Tuesday, 3 December 2013

Coffee Time

Coffee Time
The Penny University.( Like Google+ )
Instead of paying for drinks, people in the eighteenth century were charged a mere penny to enter a coffee house.
Once inside, the patron had access to coffee,
the company of other customers, pamphlets, bulletins, newspapers, and news ‘reporters.
These reporters were called "runners" and they went around the coffee houses announcing the latest news, like we might hear on the radio today.
Before television advertisements and bulletin boards, people visited coffee houses to hear about the newest developments and business ideas. ( Bit like Google+ )

One of the most unusual aspects of this environment was the eclectic groups of people that ran into each other at a coffee house.
In a society that placed such importance on class and economical status, the coffee houses were unique because the patrons were people of all levels.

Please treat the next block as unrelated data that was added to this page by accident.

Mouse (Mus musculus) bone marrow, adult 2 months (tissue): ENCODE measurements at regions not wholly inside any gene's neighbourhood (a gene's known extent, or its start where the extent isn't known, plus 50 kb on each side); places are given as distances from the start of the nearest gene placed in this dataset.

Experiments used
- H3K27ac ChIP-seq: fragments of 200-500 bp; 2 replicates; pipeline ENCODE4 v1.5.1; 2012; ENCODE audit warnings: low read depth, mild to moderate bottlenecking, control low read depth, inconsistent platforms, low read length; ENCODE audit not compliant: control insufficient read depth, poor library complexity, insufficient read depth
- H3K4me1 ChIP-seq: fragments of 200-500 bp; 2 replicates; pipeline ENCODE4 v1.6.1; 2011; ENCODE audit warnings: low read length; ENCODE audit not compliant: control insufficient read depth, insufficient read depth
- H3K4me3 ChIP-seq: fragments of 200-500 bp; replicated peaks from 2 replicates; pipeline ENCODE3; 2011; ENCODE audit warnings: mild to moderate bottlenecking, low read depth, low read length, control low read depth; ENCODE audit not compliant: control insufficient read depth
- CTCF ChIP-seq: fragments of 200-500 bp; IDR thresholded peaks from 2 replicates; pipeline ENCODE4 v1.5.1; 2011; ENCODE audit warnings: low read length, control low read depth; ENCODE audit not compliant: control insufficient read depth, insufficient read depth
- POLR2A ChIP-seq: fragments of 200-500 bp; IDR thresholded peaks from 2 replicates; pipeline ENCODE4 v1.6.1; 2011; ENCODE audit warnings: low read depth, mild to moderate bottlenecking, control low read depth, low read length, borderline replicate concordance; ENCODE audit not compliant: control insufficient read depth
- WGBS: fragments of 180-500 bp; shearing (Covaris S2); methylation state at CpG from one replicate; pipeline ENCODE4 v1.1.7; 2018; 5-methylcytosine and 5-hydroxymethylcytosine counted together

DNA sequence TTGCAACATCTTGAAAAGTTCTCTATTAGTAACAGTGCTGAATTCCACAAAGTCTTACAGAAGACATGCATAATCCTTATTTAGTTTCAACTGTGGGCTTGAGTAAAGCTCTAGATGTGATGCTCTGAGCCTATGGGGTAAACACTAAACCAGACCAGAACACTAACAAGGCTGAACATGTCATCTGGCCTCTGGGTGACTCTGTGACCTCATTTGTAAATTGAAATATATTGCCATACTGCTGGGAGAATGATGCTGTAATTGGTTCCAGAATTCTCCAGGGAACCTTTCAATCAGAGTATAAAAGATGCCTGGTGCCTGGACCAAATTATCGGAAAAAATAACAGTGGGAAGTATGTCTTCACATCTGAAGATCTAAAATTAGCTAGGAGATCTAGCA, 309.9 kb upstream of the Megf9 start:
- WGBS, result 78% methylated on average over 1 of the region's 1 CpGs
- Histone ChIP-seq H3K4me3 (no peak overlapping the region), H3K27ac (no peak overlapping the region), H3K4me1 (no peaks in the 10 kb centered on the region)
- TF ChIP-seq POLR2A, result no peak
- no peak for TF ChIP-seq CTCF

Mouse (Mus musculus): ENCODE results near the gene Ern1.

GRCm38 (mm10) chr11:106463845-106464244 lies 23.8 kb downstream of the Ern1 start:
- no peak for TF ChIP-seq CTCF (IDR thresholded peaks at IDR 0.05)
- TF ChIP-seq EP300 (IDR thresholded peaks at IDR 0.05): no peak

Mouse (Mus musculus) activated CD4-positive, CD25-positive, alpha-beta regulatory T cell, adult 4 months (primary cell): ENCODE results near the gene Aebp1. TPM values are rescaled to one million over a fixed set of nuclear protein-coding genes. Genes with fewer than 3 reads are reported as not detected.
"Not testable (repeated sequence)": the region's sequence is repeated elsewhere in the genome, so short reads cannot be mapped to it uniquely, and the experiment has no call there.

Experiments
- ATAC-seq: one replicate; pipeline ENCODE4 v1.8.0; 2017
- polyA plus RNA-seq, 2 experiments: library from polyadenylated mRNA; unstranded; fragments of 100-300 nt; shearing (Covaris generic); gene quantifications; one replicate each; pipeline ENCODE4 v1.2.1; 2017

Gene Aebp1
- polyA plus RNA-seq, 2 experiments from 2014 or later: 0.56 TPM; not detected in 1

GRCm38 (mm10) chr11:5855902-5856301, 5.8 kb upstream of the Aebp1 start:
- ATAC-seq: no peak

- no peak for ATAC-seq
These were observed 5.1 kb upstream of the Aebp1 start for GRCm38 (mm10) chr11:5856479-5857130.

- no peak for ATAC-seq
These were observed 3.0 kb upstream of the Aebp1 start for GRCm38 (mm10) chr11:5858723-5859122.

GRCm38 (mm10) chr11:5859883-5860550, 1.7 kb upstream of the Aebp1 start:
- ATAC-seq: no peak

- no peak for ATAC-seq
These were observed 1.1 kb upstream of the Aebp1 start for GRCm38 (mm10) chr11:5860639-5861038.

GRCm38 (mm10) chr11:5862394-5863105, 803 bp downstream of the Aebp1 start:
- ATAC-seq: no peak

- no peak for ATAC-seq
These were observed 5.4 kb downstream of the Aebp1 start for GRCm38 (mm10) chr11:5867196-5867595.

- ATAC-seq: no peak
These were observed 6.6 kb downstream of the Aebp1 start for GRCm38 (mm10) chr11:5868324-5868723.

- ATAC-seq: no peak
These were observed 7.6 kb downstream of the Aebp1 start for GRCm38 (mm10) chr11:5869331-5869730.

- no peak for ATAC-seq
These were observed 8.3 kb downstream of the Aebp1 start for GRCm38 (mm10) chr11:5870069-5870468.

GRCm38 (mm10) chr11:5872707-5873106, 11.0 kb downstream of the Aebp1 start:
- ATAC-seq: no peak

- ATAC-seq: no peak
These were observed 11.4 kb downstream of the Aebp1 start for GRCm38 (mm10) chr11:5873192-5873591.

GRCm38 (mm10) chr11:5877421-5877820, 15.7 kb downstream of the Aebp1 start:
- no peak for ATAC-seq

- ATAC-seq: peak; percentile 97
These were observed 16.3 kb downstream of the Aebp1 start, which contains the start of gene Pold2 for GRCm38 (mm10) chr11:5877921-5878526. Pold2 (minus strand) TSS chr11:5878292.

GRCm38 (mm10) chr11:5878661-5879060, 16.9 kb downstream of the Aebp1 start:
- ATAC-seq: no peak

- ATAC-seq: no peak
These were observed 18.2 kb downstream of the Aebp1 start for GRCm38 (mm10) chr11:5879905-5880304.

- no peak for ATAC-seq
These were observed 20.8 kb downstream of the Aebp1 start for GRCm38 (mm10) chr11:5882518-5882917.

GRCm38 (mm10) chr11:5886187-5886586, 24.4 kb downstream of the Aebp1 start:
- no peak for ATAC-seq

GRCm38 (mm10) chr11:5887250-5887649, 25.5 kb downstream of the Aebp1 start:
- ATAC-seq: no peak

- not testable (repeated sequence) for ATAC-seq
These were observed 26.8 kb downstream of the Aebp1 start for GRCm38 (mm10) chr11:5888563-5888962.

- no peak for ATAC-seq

For example, a merchant could converse with a prominent businessman.
Anyone with a penny could come inside. Students from the university’s also frequented coffee houses, often spending more time at the shops then at school
It is easy to imagine the wide range of ideas that were produced as a result of this intermingling of people.
The term “Penny University” is often used in reference to the eighteenth century coffee houses because of this reason.
Coffee houses encouraged open thought and gathering of community. This environment, which was so conducive to intellectual discovery, could almost be called a school of social learning.
To some people this was probably more of a school then rigid classrooms where people could not step out of a particular social role.

Picture Vintage Arabic coffee making contraptions like this one (photographed at a coffee shop on the corner of Al Gumhoria and Mohammed Sabry Abu Alam streets, near Al Abdin Palace) remain in operation. Credit @

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